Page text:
Torqeedo do offer a portable solar panel but it's small and pricey. Assuming you're using it on a dinghy, better to have big, cheap solar panels on the mothership and then charge the Torqeedo battery in 3 hours with the standard 300w mains charger through an inverter running off the mothership battery bank.

 

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6 hours ago, aardvarkash10 said:

The solar would need to be huge.  A 3kw motor vs a typical 150w roll-up solar panel means waiting 20 hours at full sun strength maximum efficiency to run the motor for less than an hour.  Realistically, more like 4 days wait.  In mid summer.

Which is not a reason not to change to electric - just a note of realism on the energy requirements.

Do you really need 3kw? that would be adequate for a 3 tonne displacement boat.

For the Cruise 2 and larger motors you use a separate 24v or 48v battery(s) inside the boat, then you can just use a regular solar panel and charger. Our 4m catamarans have a 320w solar panel and a 1.1kw motor. We don't need to plug them in unless we get multiple bookings on the same day or consecutive cloudy days.

Our 1.1 tonne English river launch has 640w of solar and we've never had to plug her in. With a 6m waterline she'll cruise at 5 knots on 1kw of power or 6 knots on 2kw. We limit her to about 750w for hire customers to make sure she can't exceed the 5 knot speed limit with the wind behind.

Considering stoppage time and the fact that we mostly like to go boating on sunny days, a smallish (1m x1.6m) solar panel is adequate for a 4m x 2m boat and you'll almost never need to charge it unless you have a really intense continuous duty cycle like a ferry running back and forth all day or you want planing speeds.

Roll up and "flexible" solar panels tend to be either very expensive or very unreliable. I'd just go for a the biggest standard alloy framed solar panel(s) you can fit. They last decades, produce several times more power and cost very little. Just need to find a place to put the ugly thing!

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7 hours ago, Deep Purple said:

I haven't written off the idea though and I'm sure I'll address it numerous times before January, but I need to be sure I can motor from Opua to Black Rocks and back against wind and tide with plenty spare. I need a mate to buy one so I can try it out.

 

We've got a Torqeedo Cruise 2kw you can try out on the water here in Kerikeri, also a few other electric boats. You can see the power consumption of the Cruise on the display. Run it at 1.1kw and you'll get an idea of the power of the Travel 1103c. You'll be surprised how little power you use as long as you keep a knot or two below hull speed.

Range depends on the shape and size of boat and factors like headwinds can make a big difference. Above all, you'll use way more power if you're in a hurry!

Please tell us a bit more about your boat and how you use it, then I'll take a guess at the battery capacity you need.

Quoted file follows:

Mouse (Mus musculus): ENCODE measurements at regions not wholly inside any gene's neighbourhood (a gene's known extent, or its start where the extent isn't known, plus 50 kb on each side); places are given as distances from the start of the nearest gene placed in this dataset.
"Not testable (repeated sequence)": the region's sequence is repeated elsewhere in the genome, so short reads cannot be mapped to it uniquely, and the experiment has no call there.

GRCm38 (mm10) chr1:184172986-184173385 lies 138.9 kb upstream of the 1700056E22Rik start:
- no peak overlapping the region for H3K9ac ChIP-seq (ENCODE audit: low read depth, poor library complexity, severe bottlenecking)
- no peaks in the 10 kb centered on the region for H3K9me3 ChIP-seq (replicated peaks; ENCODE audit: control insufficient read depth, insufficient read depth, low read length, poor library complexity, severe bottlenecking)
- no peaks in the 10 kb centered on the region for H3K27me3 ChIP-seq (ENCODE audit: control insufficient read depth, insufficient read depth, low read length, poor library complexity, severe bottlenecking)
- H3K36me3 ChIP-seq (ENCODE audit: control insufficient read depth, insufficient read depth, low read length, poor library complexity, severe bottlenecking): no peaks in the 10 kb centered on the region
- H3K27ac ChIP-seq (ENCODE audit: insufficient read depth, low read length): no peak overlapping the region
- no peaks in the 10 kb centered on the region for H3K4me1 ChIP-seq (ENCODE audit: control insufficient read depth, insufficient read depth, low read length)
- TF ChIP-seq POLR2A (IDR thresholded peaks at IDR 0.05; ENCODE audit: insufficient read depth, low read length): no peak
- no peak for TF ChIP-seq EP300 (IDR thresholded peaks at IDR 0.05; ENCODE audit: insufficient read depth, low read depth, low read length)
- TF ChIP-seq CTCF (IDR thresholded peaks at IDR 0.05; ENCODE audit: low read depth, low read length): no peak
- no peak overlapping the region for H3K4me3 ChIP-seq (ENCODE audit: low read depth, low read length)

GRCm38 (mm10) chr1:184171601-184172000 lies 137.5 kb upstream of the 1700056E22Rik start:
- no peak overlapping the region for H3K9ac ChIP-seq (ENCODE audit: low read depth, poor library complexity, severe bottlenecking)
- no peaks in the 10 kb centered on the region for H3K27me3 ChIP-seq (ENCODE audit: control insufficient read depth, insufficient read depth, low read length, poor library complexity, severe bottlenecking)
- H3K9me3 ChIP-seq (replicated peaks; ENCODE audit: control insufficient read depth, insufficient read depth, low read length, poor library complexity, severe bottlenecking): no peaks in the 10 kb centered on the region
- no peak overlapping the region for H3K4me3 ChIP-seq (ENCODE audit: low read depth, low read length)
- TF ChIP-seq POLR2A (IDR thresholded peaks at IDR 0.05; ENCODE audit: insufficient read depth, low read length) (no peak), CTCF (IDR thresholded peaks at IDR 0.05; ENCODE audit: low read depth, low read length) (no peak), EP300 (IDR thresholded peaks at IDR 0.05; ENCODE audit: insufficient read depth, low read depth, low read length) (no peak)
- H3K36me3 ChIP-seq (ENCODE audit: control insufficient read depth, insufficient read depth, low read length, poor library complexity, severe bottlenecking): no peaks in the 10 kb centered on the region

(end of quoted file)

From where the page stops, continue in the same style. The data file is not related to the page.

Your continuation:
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15 hours ago, Deep Purple said:

Spent a lot of time a few nights ago researching this yet again as I want a lightweight outboard that I can easily store below in regattas that allow it.

I have 6hp Suzuki 4 stroke but until I sold the Dragon I used the 2.5hp Suzuki 4 stroke a few times and it pushed us fine and fits in the locker. After many hours research on here and sailing anarchy I've decided to just get another Suzuki

The torqueedo is attractive for the ease of pulling apart to store but not much lighter and if you need 2 batteries heavier. Just way too expensive, even the carry bags are ludicrously expensive

Just be aware you will all have to sit at the back and hoisting the main can get tricky when crew go forward if it’s fresh or bumpy 

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5 hours ago, syohana said:

We've got a Torqeedo Cruise 2kw you can try out on the water here in Kerikeri, also a few other electric boats. You can see the power consumption of the Cruise on the display. Run it at 1.1kw and you'll get an idea of the power of the Travel 1103c. You'll be surprised how little power you use as long as you keep a knot or two below hull speed.

Range depends on the shape and size of boat and factors like headwinds can make a big difference. Above all, you'll use way more power if you're in a hurry!

Please tell us a bit more about your boat and how you use it, then I'll take a guess at the battery capacity you need.

What’s the weight of the 2KW with the battery ? 

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Having sold many Torqeedos here, i would caution against thinking of them as other than a dinghy auxiliary. I got scotts landing to warkworth and back on a charge, slowly with a 9' easily driven Townson dinghy, that was with the latest biggest battery. If you want to see the world price of these just look up the UK sites rather illuminating with real life comparisons of the positives and negatives. DP for your usage profile you made the right move. 

The local agent is Power Equipment the Australian company in Albany.